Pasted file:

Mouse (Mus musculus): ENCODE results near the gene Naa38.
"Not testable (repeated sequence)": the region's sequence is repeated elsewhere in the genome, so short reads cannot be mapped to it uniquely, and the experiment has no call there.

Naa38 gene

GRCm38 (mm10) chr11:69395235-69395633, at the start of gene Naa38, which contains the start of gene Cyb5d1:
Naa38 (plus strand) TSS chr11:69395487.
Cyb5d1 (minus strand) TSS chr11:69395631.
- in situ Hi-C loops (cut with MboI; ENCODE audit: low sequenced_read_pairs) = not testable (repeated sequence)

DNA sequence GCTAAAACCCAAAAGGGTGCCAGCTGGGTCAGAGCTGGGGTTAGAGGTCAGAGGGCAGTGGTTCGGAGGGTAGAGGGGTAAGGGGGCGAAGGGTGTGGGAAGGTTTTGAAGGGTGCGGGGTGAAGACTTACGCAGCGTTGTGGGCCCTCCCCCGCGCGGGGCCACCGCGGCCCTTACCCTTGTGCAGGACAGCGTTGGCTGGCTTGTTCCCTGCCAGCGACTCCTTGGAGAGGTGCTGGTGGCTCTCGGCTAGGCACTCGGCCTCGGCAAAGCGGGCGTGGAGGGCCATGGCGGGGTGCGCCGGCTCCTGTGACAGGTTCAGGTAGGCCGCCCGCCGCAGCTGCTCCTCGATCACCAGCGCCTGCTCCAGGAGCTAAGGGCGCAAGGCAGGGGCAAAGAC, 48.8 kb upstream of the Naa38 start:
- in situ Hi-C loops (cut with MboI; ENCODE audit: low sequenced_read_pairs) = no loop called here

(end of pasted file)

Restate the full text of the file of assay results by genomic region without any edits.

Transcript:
Mouse (Mus musculus): ENCODE results near the gene Naa38.
"Not testable (repeated sequence)": the region's sequence is repeated elsewhere in the genome, so short reads cannot be mapped to it uniquely, and the experiment has no call there.

Naa38 gene

GRCm38 (mm10) chr11:69395235-69395633, at the start of gene Naa38, which contains the start of gene Cyb5d1:
Naa38 (plus strand) TSS chr11:69395487.
Cyb5d1 (minus strand) TSS chr11:69395631.
- in situ Hi-C loops (cut with MboI; ENCODE audit: low sequenced_read_pairs) = not testable (repeated sequence)

DNA sequence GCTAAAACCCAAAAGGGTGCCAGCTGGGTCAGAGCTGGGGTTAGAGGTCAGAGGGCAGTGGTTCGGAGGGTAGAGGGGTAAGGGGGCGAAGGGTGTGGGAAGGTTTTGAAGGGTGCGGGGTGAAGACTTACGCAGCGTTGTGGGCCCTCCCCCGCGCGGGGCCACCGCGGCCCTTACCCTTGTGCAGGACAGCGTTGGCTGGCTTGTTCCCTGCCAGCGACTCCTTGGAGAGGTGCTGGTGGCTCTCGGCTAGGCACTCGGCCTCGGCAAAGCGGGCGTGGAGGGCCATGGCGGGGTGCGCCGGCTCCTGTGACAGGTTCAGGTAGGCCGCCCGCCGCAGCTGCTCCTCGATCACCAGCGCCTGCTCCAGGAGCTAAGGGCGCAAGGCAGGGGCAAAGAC, 48.8 kb upstream of the Naa38 start:
- in situ Hi-C loops (cut with MboI; ENCODE audit: low sequenced_read_pairs) = no loop called here